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Benevolent Society’s interactive tunnel at Vivid Sydney


Benevolent Society’s interactive tunnel at Vivid Sydney


Campaign: Hundreds and Thousands installation at Vivid Sydney

Client: Benevolent Society

Agency: Designworks



Benevolent Society is Australia’s oldest charity and was approaching its 200-year anniversary – a formidable milestone. However, Benevolent was heading towards this anniversary without a clear purpose and role. It had long been known for one of its former functions, managing Sydney’s Royal Hospital for Women. As a result, for a long time Benevolent had a very obvious, physical manifestation of its purpose. But when the hospital was absorbed back into the public sector, Benevolent Society’s centre of gravity went along with it.

The task of Designworks was to give Benevolent a new centre by transforming the organisation and redefining its purpose. Following a successful brand launch, and as part of an initial brand awareness campaign, Benevolent Society prepared a calendar of activations. Vivid Sydney – the annual festival of light, music and ideas – was presented as an opportunity to further showcase Benevolent Society’s new purpose.




The client brief for its representation at Vivid Sydney was deliberately loose – ‘something that encapsulated child- like wonder, colour and community, something that everyone could enjoy collectively’ – to enable Designworks to think big with its creative approach. An installation called Hundreds and Thousands was the result.

As a working group, Designworks faced challenges around production timelines and budget constraints, as well as the build and implementation of software that would enable the delivery of the intended interaction to event-goers. Through additional support from Destination NSW awarding the installation a $10,000 grant, and the provision of prime real estate opportunities for its location, Designworks delivered above all expectations.




Hundreds and Thousands was an interactive six-metre-long tunnel with lights responding in unique, ever-changing patterns, ensuring the sculpture was never static and providing a different experience for visitors attending more than once. The sculpture symbolised that we are all connected through our hopes for the future. The tunnel was supported by an online platform – hopesforchange.org.au – where people from across the community were able to log on, share and become part of the Benevolent Society’s Hundreds and Thousands community. The design was based on several factors: audience interaction, strength in numbers and engagement on a mass level.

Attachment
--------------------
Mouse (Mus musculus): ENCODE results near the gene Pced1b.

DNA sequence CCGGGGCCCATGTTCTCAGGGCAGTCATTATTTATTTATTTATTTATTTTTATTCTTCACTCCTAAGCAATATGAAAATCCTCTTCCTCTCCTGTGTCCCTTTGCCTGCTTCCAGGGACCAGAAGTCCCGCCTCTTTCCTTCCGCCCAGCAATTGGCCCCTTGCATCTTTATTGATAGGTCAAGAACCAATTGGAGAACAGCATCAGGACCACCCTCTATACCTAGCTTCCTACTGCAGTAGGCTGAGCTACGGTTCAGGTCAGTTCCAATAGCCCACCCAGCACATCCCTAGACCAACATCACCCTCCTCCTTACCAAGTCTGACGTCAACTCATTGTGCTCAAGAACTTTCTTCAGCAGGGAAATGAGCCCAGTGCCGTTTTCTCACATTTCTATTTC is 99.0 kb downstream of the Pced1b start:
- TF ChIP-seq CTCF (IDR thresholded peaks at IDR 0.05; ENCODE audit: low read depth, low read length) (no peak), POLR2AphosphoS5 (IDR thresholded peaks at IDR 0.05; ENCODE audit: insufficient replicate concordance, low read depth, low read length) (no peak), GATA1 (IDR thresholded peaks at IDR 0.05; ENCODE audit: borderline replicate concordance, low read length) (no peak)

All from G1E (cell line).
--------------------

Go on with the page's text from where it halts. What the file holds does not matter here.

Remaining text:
Audience interaction

Historically, Vivid sculptures have been something that people can look at or interact with, but not be a part of. The creation of a larger-than-life tunnel ensured many patrons could experience the installation at any one time by standing within it, viewing it from afar or walking through it.

Strength in numbers

Why not create something that is better when shared? Sure, it’s nice looking at others interacting with a sculpture, but knowing that the more people that interact with it, the more it changes makes it all a little more magical. A creative interpretation of Benevolent Society’s brand strategy and positioning reinforced the brand to people experiencing it for the first time – even if they weren’t directly aware of it.

Engagement on a mass level 

Creating a sculpture that was social media worthy (albeit strange) was something that Designworks kept coming back to in the design development phase. As Vivid is a Sydney-based event, but Benevolent Society’s reach is much wider, it was important to ensure that measures were in place to create something that could be appreciated across the nation, not just one city. Does the sculpture photograph well? Does the sculpture grab attention and attract footfall?




Vivid Sydney was live for 18 consecutive days over May and June 2013. With a core working team made up of staff from both the Benevolent Society and Designworks, a project build and activation plan was created that included a teaser online campaign on both the Designworks and Benevolent Society websites.

Leading up to the Vivid launch, the Benevolent Society ran a Hopes for Change online campaign, encouraging the community to log on and submit their hopes for the future. Hopes for Change gathered information for the Benevolent Society to use as activation while also helping the organisation assimilate the hopes for the future of its target audiences. The online engagement campaign gathered hundreds of hopes that were then filtered through the Hundreds and Thousands tunnel to ensure the dynamic light patterns had more than enough hopes to feed off. The online portal remains active today at hopesforchange.org.au.




The impact of the Hundreds and Thousands sculpture at Vivid Sydney was tremendous, achieving greater cut-through and communication to an audience Benevolent Society and Designworks would never have been able to reach individually.

Key results were:

  • footfall at Vivid Sydney 2013 was 800,000,
  • a dedicated Facebook campaign delivered a reach of 2.8 million,
  • its Facebook community increased from 770 to 5500, a 700%,
  • increase, during the month of May, Benevolent’s birthday month (of which Vivid was the centrepiece activity),
  • its website had a 70% increase in unique visitors, with a reach of over 19,700, during the month of May, Benevolent’s birthday month, and
  • media generated from Vivid reached an audience of over two million, including the Vivid Sydney guide delivered to 1.2 million homes, an interview with Anne Hollonds, the CEO of Benevolent Society, on ABC News 24 (audience 75,000), and stories about the installation ran online at Marketing, Campaign Brief, B&T and Mumbrella (combined visits of more than 400,000 per month).



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